• “Materials adopted by a local school board . . . shall . . . comply with state law and state board rules . . . prohibiting instruction . . . in the advocacy of homosexuality.”
  • “Propaganda of homosexualism among minors is punishable by an administrative fine.”
  • “No district shall include in its course of study instruction which: 1. Promotes a homosexual life-style. 2. Portrays homosexuality as a positive alternative life-style. 3. Suggests that some methods of sex are safe methods of homosexual sex.”
  • “[I]nstruction relating to sexual education or sexually transmitted diseases should include . . . emphasis, provided in a factual manner and from a public health perspective, that homosexuality is not a lifestyle acceptable to the general public and that homosexual conduct is a criminal offense.”

Amid the rush to condemn Russia’s legislation, however, it is useful to recognize that only the second quoted provision comes from the Russian statute.

The other three come from statutes in the United States. It is Utah that prohibits “the advocacy of homosexuality.” Arizona prohibits portrayals of homosexuality as a “positive alternative life-style” and has legislatively determined that it is inappropriate to even suggest to children that there are “safe methods of homosexual sex.” Alabama and Texas mandate that sex-education classes emphasize that homosexuality is “not a lifestyle acceptable to the general public.” Moreover, the Alabama and Texas statutes mandate that children be taught that “homosexual conduct is a criminal offense” even though criminalizing private, consensual homosexual conduct has been unconstitutional since 2003.

Eight U.S. states, and several cities and counties, have some version of what we call “no promo homo” provisions. Before the United States condemns the Russian statute’s infringement of free speech and academic freedom, it should recognize that our own republican forms of government have repeatedly given rise to analogous restrictions.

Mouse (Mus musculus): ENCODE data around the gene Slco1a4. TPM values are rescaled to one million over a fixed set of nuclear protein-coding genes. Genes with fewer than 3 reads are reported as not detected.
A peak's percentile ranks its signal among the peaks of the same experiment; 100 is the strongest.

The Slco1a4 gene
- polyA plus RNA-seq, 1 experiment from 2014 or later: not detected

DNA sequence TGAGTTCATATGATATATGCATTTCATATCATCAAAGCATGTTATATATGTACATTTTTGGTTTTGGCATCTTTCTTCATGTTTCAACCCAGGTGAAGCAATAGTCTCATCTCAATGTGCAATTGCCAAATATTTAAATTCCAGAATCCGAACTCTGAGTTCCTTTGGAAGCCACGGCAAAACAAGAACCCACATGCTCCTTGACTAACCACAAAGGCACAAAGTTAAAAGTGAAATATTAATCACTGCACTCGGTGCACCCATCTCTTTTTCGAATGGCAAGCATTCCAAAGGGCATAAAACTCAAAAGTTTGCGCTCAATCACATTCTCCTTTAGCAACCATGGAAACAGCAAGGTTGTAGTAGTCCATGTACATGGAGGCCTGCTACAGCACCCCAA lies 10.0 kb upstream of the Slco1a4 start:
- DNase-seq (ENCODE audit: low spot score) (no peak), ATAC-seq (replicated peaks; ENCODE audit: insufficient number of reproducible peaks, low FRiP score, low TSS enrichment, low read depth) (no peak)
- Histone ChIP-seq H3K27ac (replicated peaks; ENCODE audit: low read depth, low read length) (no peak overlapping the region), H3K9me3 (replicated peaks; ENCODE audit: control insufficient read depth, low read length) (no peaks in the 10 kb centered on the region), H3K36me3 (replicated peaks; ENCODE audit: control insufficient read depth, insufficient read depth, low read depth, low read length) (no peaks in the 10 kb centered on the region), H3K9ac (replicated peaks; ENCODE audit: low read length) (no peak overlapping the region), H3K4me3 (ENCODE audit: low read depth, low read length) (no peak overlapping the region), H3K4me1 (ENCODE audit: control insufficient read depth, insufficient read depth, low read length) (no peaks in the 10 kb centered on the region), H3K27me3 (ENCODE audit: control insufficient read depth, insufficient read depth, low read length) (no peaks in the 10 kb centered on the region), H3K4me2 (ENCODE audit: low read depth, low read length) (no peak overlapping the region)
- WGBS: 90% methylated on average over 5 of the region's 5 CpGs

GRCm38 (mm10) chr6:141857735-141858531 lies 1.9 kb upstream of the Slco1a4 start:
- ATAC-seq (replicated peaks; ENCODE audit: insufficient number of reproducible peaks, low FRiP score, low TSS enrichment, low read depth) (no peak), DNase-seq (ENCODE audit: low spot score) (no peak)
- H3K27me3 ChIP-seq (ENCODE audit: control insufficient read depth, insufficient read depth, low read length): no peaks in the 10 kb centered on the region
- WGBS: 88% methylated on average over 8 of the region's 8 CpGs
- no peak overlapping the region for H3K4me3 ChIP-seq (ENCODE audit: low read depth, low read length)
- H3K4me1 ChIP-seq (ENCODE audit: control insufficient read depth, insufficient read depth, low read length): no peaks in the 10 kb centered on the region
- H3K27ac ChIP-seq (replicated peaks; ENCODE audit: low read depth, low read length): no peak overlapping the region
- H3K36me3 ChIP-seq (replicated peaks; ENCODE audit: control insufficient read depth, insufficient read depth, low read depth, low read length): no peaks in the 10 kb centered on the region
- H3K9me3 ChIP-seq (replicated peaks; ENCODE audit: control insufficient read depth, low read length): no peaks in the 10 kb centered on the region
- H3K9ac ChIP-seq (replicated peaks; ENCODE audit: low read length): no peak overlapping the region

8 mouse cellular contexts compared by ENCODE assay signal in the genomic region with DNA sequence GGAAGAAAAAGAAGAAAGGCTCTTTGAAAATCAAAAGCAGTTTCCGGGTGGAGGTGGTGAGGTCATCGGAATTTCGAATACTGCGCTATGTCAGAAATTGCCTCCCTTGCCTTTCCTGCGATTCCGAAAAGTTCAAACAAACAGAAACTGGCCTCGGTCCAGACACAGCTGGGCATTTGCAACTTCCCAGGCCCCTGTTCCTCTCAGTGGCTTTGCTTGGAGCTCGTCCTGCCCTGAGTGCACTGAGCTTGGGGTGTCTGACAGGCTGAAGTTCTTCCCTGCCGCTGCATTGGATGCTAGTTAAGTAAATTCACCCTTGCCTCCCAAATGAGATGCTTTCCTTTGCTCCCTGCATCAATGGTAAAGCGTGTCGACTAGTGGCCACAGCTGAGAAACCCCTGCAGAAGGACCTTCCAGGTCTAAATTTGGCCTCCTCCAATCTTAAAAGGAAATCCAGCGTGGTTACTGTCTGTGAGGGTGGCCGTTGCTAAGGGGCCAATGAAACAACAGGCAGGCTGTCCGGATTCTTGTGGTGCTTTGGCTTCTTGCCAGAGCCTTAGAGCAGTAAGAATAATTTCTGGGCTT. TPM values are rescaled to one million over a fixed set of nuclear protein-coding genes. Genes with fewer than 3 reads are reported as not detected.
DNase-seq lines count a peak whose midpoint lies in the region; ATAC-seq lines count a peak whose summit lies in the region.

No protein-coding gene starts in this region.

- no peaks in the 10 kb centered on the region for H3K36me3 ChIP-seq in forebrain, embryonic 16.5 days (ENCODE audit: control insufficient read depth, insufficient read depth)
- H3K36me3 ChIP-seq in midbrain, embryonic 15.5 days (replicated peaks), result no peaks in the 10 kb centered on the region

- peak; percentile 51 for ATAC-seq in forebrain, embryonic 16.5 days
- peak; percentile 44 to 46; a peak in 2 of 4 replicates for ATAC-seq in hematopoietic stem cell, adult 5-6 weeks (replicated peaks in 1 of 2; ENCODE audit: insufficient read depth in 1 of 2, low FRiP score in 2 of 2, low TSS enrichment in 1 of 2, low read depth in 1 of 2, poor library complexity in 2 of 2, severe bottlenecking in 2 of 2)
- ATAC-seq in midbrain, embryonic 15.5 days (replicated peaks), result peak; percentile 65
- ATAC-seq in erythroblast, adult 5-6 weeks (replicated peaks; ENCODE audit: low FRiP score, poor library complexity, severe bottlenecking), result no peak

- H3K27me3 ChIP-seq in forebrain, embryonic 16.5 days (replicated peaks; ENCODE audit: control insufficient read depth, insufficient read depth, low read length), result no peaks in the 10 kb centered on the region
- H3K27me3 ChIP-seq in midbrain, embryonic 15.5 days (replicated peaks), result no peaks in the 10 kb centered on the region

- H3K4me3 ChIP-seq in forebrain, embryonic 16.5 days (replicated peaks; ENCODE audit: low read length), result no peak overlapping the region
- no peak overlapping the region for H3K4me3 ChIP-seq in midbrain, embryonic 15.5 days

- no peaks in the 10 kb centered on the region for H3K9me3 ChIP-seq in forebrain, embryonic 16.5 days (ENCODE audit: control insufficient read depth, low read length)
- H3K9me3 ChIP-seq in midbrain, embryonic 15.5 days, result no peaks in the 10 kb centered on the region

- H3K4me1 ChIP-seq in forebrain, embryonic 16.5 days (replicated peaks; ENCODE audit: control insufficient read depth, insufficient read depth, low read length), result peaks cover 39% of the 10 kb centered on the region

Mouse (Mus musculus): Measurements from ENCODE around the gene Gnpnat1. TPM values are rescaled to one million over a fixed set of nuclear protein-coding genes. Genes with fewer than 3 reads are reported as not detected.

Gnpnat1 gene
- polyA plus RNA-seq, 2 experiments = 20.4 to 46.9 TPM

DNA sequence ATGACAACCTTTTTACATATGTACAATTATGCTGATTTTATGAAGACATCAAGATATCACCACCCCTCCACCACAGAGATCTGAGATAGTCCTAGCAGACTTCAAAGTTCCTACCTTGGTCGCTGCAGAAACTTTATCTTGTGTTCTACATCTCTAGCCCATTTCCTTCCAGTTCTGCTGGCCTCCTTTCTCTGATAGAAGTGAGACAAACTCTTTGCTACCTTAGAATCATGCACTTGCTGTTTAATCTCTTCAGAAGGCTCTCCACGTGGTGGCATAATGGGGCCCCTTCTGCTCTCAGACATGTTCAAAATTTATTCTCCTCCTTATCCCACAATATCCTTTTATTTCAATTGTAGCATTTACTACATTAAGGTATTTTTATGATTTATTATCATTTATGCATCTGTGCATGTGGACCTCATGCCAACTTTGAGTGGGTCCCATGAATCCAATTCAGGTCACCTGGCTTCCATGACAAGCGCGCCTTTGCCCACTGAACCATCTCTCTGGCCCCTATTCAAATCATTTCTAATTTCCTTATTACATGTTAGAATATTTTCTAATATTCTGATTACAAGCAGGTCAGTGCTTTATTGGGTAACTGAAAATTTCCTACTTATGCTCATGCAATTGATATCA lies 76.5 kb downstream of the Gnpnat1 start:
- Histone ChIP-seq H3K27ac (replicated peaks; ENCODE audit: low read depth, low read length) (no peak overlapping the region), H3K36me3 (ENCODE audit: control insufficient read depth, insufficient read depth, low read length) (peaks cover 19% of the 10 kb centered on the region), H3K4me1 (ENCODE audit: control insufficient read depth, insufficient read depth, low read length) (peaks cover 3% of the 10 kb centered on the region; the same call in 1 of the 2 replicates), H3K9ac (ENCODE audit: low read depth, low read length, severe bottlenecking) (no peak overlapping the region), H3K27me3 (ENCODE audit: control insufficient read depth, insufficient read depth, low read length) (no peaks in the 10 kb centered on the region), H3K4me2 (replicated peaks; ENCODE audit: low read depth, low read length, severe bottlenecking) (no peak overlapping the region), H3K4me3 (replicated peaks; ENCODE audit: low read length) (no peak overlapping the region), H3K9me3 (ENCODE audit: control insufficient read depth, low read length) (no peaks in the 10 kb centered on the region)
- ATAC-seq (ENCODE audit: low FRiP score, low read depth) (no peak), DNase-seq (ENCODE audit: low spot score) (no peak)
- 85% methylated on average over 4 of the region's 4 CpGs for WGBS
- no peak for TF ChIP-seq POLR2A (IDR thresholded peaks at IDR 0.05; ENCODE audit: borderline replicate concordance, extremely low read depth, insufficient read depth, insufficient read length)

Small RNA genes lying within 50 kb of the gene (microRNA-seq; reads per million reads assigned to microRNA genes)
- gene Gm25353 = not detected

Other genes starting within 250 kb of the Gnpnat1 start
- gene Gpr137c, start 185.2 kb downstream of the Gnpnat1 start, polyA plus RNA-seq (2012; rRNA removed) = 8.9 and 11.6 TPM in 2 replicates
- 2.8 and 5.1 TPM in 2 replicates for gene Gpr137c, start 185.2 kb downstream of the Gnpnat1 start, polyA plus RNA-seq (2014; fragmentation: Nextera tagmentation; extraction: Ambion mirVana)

It is no coincidence that these examples focus on what must and must not be said to children. An explanatory note accompanying the 2013 Russian legislation makes clear that the statute seeks to protect children “from the factors that negatively affect their physical, intellectual, mental, spiritual, and moral development.” Proponents of the U.S. statutes have offered similar justification. And, like Russian President Vladimir Putin this month, the U.S. laws warn gay people and sympathizers to “leave kids alone, please.”

The underlying ideology of these statutes is the same: Everybody should be heterosexual, and homosexuality is per se bad. This ideology has never rested on any kind of evidence that homosexuality is a bad “choice” that the state ought to discourage. The ideology is a prejudice-laden legacy of a fading era. (In fact, the strategy is daffy: Even if homosexuality were a bad lifestyle choice, state laws are not an effective way to head off such a choice.)

Putin has assured the International Olympic Committee that the law is merely symbolic. But in the United States, officially sanctioned anti-gay prejudice has contributed to classroom bullying and to the high level of suicides among gay teens.

The actor and playwright Harvey Fierstein has called on the United States to boycott the Sochi Games because Russia prohibits “propaganda of homosexuality.” But recall that in 2002 the United States proudly, and without comment, sent its Olympic athletes to a state — Utah — that prohibits the “advocacy of homosexuality.” Maybe Obama ought to send Olympic delegates Billie Jean King and Brian Boitano to Alabama and Texas.

We offer that suggestion somewhat tongue-in-cheek, but there is an important lesson here. Sometimes the moral failings of others can help us see moral failings in ourselves. It was revulsion toward Nazi Germany’s eugenics policy that, in part, caused U.S. legislatures and courts to renounce state sterilization programs. Opposition to South African apartheid and the Soviet Union’s totalitarian regime generated greater national pressure for the Eisenhower administration and the Warren court to renounce apartheid in the American South.